Randomisation, allocation concealment, blinding
Randomisation was stratified by method of infant feeding (breast fed v formula fed) and age (≤6 weeks v >6 weeks, owing to the natural peak in crying at around six weeks of age). We allocated infants who were both breast fed and formula fed to the formula fed stratum. An independent statistician prepared the computer generated randomisation schedule using a block size of two to maintain balance between treatment arms within each stratum. The trial was double blind, whereby treatment allocation was concealed from all study investigators and participants at every phase, including measurement of outcomes. Study investigators allocated infants to one of four randomisation strata according to their age and feeding type. An independent pharmacist (who was not part of the study team and had no access to the study database) then allocated the study identification number to each infant and dispensed the study product according to the randomisation schedule. This randomisation schedule was not revealed to the study investigators until all outcomes analyses at one month were complete. The treatment and placebo drops were packaged identically such that study investigators and families were blinded to treatment allocation throughout the study.
Outcomes, adherence, adverse events
Table 1⇓ shows the outcome measures at the different time points. Funding allowed analysis of a subset of faecal samples for microbial diversity, E coli load, and calprotectin levels collected at one month post-intervention. We measured adherence by weekly parental report using a diary, with non-adherence defined as carers reporting discontinuing the intervention within two weeks of trial start. We weighed all bottles before and after intervention to determine equivalence in adherence between the groups. We also assessed for L reuteri in 65 faecal samples. Parents recorded any adverse events weekly. For the six month outcomes, we allowed the last 91 carers in the trial to fill in one day of the study diary instead of two to reduce the study burden and improve retention rate.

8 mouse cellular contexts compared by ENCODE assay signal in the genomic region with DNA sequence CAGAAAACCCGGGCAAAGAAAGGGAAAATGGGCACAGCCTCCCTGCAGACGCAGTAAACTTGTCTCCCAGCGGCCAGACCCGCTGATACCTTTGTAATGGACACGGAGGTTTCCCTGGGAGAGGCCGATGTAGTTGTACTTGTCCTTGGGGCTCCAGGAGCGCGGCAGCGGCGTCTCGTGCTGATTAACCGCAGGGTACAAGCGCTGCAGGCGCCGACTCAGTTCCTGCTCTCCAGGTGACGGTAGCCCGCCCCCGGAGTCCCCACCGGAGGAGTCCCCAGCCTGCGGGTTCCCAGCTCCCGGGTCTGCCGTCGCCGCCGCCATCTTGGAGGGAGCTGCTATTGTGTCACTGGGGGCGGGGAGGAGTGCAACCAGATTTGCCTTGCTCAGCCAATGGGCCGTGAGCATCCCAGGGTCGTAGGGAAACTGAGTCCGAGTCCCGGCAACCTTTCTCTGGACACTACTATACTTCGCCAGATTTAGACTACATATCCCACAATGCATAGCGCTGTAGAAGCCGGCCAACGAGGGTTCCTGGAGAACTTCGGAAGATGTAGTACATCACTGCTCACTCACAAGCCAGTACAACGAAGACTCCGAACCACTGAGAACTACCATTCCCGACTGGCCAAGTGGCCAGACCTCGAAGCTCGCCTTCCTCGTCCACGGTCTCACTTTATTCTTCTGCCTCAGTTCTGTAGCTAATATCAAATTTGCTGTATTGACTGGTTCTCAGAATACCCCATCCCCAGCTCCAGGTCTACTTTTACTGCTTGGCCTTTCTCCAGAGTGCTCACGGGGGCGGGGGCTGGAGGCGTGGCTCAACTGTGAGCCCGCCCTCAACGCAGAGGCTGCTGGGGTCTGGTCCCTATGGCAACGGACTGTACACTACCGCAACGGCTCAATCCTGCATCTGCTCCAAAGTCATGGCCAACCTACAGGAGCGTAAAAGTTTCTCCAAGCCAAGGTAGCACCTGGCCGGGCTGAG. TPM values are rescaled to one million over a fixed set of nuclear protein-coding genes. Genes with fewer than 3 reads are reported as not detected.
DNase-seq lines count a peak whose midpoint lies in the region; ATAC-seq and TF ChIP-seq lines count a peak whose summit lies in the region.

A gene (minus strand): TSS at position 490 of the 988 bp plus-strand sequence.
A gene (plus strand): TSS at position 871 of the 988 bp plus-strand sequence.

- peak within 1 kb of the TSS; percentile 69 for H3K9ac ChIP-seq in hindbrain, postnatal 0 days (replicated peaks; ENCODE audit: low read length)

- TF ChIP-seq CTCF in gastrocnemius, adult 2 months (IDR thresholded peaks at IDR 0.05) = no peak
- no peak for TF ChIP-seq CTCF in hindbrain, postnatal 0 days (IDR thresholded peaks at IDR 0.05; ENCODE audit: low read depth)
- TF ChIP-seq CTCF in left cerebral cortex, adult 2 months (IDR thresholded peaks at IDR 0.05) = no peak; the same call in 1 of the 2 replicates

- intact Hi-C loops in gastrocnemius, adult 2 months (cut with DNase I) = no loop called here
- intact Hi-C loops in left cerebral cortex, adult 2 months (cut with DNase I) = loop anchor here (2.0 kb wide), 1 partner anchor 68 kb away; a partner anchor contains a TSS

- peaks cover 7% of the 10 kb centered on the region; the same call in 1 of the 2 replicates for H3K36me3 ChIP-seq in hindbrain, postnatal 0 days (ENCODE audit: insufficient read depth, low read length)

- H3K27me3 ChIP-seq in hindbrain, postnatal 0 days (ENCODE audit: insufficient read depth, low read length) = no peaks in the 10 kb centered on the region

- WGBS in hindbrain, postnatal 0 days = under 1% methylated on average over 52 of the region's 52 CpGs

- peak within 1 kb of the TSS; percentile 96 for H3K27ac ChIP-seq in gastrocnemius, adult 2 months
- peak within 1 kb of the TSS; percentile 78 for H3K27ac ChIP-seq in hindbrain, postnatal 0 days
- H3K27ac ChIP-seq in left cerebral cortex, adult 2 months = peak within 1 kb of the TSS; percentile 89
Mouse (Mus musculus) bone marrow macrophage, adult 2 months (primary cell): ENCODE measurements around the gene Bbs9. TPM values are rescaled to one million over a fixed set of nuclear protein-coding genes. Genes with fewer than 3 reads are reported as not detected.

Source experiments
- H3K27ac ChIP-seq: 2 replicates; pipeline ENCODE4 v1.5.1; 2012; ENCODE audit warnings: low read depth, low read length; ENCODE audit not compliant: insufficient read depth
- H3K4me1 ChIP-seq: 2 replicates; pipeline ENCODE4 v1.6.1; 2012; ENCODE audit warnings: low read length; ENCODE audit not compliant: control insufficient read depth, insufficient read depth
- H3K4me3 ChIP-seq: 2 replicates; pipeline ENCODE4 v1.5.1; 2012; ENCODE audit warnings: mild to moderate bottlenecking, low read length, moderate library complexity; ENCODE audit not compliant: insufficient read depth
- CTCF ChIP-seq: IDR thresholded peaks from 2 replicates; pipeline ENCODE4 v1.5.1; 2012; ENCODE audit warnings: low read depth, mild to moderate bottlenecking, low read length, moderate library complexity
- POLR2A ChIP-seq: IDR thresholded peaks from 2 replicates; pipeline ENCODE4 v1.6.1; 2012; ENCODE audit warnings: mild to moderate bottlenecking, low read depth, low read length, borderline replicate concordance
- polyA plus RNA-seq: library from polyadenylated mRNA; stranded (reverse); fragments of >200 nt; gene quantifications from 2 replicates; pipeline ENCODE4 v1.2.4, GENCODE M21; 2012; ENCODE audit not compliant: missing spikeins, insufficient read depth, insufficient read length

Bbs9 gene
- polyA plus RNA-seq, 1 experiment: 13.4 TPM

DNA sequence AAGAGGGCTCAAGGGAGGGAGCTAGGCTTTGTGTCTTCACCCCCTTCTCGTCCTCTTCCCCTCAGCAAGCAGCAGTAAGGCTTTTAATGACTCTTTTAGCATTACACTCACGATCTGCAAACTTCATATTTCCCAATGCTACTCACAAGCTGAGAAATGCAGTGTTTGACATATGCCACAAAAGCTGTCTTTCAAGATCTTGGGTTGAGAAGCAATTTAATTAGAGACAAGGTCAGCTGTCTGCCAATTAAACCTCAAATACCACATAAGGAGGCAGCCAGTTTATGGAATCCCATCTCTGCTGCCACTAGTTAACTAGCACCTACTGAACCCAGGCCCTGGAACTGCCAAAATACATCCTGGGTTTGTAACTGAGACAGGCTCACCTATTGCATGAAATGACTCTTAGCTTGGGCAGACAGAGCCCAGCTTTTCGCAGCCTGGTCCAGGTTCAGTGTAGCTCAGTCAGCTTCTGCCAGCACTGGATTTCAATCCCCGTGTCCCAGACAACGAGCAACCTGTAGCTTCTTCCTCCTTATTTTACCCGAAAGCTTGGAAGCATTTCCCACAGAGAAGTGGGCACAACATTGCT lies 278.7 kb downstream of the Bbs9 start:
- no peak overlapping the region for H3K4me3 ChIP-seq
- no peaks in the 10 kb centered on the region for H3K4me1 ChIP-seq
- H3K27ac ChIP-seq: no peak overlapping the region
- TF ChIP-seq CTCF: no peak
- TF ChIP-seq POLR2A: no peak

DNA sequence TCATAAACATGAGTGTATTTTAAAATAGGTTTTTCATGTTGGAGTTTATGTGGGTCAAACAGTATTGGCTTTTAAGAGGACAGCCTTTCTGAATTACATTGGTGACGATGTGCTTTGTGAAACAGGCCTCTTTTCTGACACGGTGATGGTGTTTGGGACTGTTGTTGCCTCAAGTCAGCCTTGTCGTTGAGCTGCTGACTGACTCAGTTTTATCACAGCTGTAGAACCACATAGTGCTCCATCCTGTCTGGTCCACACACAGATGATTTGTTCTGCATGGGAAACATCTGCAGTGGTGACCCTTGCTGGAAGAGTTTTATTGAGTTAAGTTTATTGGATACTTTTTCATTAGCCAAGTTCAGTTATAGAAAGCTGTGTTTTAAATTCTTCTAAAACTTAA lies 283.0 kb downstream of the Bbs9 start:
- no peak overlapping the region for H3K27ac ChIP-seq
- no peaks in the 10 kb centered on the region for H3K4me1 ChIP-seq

Sample size estimation
A sample size of 160 provided 80% power to detect a minimum effect size of 0.5 standard deviations difference in the mean daily cry or fuss time between treatment groups with a significance level of P<0.05, allowing for a dropout rate of 20% (target sample size of 128 for primary analysis). It also provided 80% power to detect a minimum effect size of 0.85 standard deviations difference in the mean daily cry or fuss time between treatment groups within either the formula fed infants or the breastfed infants, assuming 40% of infants in the sample were exclusively breast fed.
We used Stata 12.0 to carry out analyses using the intention to treat principle. If more than 30% of data were missing in the diary at one month, we excluded the family from analysis. We considered families who lost their diaries as being lost to follow-up because they had no cry or fuss data throughout the whole study period. In unadjusted analyses, we compared all outcomes by t test and non-parametric tests for continuous data, and χ2 tests for dichotomous data. The primary outcome was the daily duration of cry or fuss at one month. In addition, we analysed a dichotomised indicator of treatment response, defined as a 50% reduction in cry or fuss time. We planned subgroup analyses a priori to examine treatment differences separately among breastfed infants and formula fed infants, and among infants with and without a family history of atopy.